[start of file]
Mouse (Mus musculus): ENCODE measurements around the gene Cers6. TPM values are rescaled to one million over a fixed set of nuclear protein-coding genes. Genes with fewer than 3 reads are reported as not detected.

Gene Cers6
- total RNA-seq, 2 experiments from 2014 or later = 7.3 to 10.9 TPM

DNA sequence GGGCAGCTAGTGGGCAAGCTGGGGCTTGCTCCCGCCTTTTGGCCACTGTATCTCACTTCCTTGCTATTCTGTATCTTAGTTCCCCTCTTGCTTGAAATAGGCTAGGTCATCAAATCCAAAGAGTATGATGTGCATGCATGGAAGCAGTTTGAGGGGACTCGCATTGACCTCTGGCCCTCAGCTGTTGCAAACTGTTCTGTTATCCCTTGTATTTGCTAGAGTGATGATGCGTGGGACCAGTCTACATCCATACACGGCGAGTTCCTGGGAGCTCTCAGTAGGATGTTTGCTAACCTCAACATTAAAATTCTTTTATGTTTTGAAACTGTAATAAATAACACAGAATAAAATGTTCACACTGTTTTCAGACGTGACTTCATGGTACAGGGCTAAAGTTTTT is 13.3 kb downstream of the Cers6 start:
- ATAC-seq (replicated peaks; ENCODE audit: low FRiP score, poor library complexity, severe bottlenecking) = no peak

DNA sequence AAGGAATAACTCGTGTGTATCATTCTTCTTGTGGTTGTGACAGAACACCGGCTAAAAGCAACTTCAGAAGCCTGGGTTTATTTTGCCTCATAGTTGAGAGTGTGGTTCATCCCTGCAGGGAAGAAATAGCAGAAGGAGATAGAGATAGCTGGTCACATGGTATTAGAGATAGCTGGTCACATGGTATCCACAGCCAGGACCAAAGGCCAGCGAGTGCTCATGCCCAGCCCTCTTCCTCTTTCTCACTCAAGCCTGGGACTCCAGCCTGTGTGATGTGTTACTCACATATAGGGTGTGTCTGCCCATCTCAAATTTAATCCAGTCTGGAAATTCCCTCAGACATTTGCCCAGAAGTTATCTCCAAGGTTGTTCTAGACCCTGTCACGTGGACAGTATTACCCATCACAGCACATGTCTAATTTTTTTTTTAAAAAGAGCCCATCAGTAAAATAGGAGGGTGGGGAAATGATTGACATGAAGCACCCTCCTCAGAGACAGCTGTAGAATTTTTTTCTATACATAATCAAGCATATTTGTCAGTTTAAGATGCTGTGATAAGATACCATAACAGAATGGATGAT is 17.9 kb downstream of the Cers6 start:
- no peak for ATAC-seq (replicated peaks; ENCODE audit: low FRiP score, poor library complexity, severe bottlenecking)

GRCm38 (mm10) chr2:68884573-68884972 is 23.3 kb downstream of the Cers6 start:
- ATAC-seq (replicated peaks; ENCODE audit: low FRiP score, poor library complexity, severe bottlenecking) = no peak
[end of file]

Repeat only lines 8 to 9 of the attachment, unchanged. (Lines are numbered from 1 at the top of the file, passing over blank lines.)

GRCm38 (mm10) chr2:68884573-68884972 is 23.3 kb downstream of the Cers6 start:
- ATAC-seq (replicated peaks; ENCODE audit: low FRiP score, poor library complexity, severe bottlenecking) = no peak